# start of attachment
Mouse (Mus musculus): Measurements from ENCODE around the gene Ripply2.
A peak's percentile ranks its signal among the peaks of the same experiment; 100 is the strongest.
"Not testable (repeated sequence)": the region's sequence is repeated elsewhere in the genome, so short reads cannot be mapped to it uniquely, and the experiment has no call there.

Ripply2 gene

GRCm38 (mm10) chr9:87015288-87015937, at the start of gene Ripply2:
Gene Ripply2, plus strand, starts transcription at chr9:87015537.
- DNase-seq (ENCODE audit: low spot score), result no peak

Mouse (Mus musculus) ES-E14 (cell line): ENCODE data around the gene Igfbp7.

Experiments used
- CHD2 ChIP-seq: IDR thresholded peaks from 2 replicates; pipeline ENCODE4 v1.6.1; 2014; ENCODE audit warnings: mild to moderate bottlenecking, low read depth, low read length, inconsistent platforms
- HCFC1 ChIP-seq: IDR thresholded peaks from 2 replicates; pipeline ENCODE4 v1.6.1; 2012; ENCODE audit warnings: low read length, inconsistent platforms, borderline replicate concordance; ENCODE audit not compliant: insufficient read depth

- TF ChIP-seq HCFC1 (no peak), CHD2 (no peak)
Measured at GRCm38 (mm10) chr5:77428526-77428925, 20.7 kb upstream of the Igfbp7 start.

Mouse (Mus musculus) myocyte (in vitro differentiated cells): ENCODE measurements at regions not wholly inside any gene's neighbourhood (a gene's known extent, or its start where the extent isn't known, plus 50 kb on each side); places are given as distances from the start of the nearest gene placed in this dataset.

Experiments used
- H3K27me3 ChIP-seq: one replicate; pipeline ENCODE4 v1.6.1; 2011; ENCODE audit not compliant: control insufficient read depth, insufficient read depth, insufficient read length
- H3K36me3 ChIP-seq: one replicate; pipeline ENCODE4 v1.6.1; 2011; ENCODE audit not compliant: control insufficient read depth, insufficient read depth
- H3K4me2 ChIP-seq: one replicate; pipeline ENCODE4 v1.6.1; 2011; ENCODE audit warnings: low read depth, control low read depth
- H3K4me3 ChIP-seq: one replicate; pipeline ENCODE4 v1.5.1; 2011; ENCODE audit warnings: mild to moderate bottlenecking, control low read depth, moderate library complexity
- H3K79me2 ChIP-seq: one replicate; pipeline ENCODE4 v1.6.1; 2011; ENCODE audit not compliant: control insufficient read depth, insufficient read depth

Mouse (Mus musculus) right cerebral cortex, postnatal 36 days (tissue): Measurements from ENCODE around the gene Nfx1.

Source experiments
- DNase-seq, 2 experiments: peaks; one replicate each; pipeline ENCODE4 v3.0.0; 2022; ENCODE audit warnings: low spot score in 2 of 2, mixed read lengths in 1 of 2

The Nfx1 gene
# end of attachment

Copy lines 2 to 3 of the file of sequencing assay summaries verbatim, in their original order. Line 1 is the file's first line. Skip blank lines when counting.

A peak's percentile ranks its signal among the peaks of the same experiment; 100 is the strongest.
"Not testable (repeated sequence)": the region's sequence is repeated elsewhere in the genome, so short reads cannot be mapped to it uniquely, and the experiment has no call there.